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Chamber of Commerce, Manufacturers Opposed Title II Reclassification

Groups representing broadband business and tech interests have one piece of advice for the FCC: Don't rush to reclassify broadband under Title II.

That was the word from The U.S. Chamber of Commerce, the National Association of Manufacturers (NAM), and Tech America. The First two are opposed to Title II reclassification, period, but Tech America says it is not ready to take that step.

But what they all agree on is that the FCC should not be in a hurry to justify regulation of network management in the wake of the BitTorrent/Comcast decision, in which a court held that the FCC had not sufficiently justified its finding that Comcast had violated its network openness principles.

They outlined their views on a conference call with reporters about filings they are making in the FCC's network neutrality docket--there is a comment deadline this week that is drawing a lot of input, particularly in the wake of the court decision.

The groups did not say they were against providing justification for regulation of network management, but said Congress, not the commission, needed to weigh in.

Marc-Anthony Signorini from NAM said on a conference call with reporters, said his group would prefer some government action to none on the issue, citing the regulatory uncertainty , but said it should come from Congress. He also suggested that might be a swifter resolution than a several-years-long process of an FCC inquiry, followed by comments, followed by a rulemaking proposal, then more comments, then a rulemaking, and the challenge to that rulemaking.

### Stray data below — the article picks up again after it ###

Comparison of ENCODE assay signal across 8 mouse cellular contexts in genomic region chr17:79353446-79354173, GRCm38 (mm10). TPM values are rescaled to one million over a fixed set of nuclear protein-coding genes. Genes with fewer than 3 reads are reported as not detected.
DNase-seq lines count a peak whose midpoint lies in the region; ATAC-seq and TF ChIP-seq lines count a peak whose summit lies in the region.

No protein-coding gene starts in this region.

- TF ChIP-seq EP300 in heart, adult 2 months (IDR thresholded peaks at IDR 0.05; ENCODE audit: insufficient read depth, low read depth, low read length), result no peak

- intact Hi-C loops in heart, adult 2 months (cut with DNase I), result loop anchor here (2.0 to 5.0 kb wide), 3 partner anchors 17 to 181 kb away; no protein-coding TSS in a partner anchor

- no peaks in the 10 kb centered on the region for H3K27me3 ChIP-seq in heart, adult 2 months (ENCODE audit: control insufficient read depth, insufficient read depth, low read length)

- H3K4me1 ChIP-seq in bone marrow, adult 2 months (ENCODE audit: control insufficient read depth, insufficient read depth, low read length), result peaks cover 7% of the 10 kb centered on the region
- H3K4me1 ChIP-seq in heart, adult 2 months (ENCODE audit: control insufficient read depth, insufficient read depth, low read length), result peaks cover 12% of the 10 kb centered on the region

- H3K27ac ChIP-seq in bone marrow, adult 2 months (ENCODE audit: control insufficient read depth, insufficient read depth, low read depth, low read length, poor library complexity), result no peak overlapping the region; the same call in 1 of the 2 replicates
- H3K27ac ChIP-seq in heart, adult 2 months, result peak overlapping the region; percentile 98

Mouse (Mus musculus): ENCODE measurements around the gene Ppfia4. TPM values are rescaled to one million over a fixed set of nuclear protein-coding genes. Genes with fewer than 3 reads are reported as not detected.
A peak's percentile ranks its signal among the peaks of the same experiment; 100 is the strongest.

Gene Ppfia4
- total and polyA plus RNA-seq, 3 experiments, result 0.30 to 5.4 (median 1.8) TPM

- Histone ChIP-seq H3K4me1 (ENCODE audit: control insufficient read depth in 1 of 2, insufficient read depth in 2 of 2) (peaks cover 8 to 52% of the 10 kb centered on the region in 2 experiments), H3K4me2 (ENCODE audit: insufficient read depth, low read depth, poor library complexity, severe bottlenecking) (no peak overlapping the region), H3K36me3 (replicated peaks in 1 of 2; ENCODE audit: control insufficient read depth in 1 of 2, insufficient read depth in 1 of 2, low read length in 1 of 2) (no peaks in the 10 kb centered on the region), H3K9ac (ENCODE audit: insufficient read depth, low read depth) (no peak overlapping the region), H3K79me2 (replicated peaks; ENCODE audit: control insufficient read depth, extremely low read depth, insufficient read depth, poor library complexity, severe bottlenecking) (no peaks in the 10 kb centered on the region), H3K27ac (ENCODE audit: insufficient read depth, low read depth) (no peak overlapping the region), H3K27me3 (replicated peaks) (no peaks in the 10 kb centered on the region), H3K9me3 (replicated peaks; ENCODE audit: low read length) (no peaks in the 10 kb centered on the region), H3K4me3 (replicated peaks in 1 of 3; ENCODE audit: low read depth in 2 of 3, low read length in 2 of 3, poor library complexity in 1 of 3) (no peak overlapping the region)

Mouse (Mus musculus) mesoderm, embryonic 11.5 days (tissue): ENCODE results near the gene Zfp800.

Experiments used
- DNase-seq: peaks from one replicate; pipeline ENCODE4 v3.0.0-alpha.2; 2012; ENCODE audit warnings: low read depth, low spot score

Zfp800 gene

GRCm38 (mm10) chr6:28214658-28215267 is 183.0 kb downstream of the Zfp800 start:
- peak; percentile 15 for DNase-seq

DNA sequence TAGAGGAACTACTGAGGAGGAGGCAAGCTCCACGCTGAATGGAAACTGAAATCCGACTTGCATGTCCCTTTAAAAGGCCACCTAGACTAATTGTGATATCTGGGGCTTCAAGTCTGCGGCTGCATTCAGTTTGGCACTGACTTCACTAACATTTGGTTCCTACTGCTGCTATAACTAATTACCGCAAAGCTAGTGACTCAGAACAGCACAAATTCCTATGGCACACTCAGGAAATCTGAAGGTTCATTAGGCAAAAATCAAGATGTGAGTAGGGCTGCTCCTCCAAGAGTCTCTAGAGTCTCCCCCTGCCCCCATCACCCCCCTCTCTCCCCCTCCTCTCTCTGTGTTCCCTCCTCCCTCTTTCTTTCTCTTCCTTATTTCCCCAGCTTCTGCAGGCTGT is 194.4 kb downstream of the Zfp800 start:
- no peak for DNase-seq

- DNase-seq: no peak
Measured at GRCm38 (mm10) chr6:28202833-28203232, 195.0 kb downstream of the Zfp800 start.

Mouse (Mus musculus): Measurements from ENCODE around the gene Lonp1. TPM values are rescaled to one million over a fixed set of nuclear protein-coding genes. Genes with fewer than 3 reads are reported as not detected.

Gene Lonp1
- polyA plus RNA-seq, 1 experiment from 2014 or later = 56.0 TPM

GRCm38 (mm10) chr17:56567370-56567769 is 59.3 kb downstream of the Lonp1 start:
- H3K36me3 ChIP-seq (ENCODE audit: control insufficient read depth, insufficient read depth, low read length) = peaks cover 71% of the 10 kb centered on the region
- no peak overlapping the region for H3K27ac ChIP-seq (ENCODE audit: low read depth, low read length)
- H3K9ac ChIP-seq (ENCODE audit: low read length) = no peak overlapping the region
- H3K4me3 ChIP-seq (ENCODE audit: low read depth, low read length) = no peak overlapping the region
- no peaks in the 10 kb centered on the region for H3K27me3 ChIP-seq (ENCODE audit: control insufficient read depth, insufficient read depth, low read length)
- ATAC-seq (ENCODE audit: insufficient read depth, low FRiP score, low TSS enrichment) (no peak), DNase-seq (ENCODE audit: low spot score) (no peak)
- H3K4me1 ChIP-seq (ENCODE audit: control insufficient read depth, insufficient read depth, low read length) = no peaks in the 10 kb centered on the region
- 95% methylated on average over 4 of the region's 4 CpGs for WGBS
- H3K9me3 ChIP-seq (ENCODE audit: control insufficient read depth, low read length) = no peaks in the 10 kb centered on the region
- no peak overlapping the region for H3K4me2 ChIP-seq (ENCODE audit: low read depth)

Businesses like regulatory certainty, he said, and one of the things about Congress is that "they are pretty explicit."

Why is the National Association of Manufacturers weighing in? He said it is aw "huge issue" for a number of his members, including companies that manage networks, that make fiber, that dig the trenches, and that make the tools that dig the trenches that hold the fiber.

He also said the businesses are consumers of broadband and want the fast speeds and access that could be discouraged by too heavy a regulatory hand. Essentially, the groups argue the deployment is better driven by the marketplace of investment and innovation, with the regulatory rules of the road explicitly laid out by Congress.

The groups also argue that in the interim, the Federal Trade Commission, the Courts and the Justice Department can take care of network management issues, with help from the squeaky wheel of consumer outcry.